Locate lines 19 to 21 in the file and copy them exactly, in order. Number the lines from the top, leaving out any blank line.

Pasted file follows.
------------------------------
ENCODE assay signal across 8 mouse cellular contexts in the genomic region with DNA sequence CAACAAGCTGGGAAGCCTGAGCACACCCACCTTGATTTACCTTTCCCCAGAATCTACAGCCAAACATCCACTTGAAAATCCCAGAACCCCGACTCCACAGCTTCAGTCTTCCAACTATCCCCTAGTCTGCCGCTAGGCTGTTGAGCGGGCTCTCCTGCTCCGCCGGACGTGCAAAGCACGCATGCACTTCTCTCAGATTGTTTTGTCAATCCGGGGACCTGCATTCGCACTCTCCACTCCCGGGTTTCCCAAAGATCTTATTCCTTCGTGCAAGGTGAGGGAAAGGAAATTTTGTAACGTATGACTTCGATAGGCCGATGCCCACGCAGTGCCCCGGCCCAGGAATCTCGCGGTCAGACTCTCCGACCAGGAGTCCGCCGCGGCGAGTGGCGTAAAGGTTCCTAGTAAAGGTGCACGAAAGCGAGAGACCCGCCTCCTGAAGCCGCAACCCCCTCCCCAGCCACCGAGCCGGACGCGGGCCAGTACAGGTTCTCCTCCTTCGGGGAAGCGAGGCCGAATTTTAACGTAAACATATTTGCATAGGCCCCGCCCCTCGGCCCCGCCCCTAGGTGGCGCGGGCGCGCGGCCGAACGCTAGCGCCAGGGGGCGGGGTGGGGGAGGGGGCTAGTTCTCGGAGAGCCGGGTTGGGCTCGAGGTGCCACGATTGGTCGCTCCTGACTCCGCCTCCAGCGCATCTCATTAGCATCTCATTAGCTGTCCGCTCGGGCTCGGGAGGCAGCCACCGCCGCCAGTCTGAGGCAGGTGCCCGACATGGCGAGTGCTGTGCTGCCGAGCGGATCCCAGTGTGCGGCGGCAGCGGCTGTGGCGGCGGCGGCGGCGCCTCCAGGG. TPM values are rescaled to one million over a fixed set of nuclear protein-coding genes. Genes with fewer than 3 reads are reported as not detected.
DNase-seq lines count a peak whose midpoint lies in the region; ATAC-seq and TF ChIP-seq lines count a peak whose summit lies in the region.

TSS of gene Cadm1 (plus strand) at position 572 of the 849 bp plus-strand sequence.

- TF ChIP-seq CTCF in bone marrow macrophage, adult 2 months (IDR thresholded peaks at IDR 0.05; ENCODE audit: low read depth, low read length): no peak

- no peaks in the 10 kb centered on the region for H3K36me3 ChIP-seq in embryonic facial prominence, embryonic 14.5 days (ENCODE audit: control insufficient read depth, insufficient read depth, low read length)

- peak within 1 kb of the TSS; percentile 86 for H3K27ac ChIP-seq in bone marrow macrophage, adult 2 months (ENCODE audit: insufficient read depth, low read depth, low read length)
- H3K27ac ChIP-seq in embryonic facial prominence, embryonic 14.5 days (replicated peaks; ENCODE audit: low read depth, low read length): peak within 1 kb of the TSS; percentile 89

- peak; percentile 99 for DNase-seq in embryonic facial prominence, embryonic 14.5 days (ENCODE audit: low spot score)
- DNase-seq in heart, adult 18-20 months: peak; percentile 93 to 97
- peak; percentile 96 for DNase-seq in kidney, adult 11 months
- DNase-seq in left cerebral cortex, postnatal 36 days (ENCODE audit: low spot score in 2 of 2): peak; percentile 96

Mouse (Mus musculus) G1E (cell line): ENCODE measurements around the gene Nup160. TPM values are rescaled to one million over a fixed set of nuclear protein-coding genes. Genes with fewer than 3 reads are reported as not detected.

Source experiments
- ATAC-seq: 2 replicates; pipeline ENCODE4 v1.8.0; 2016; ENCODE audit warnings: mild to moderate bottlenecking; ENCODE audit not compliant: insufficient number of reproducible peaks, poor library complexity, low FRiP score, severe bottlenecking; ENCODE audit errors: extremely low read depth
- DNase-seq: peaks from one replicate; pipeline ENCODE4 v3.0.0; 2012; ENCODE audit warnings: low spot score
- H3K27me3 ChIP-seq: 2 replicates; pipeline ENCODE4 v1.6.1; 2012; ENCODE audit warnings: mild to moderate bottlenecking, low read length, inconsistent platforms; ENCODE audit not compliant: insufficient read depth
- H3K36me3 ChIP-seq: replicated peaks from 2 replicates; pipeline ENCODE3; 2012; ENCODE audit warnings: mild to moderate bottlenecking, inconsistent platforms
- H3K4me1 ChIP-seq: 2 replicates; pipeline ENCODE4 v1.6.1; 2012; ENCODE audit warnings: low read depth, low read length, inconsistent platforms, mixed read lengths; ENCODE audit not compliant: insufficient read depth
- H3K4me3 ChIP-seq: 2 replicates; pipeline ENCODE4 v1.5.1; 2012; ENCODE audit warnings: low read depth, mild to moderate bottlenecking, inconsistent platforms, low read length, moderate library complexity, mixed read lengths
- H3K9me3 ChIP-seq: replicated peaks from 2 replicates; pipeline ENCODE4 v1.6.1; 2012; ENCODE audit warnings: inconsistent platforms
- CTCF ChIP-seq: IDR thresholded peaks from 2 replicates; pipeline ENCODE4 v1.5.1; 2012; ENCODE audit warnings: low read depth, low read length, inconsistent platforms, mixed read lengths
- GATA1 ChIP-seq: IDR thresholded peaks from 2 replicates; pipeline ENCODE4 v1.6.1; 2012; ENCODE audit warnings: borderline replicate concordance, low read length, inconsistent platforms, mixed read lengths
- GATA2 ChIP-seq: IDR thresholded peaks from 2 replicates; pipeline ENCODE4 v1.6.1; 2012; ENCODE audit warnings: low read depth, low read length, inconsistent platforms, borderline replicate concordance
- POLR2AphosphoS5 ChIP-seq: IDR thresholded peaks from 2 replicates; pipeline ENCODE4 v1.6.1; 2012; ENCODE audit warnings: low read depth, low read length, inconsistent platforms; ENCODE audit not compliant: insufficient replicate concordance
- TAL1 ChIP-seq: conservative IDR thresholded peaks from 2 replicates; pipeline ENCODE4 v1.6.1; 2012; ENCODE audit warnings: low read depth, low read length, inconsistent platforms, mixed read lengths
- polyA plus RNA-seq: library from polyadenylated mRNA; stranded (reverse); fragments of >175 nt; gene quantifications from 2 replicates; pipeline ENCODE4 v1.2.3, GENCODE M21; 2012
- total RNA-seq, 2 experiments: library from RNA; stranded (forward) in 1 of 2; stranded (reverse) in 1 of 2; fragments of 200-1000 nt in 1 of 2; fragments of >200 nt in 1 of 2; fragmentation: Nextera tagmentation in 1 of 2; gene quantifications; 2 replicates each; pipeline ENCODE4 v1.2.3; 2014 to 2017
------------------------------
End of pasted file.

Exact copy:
- H3K4me3 ChIP-seq: 2 replicates; pipeline ENCODE4 v1.5.1; 2012; ENCODE audit warnings: low read depth, mild to moderate bottlenecking, inconsistent platforms, low read length, moderate library complexity, mixed read lengths
- H3K9me3 ChIP-seq: replicated peaks from 2 replicates; pipeline ENCODE4 v1.6.1; 2012; ENCODE audit warnings: inconsistent platforms
- CTCF ChIP-seq: IDR thresholded peaks from 2 replicates; pipeline ENCODE4 v1.5.1; 2012; ENCODE audit warnings: low read depth, low read length, inconsistent platforms, mixed read lengths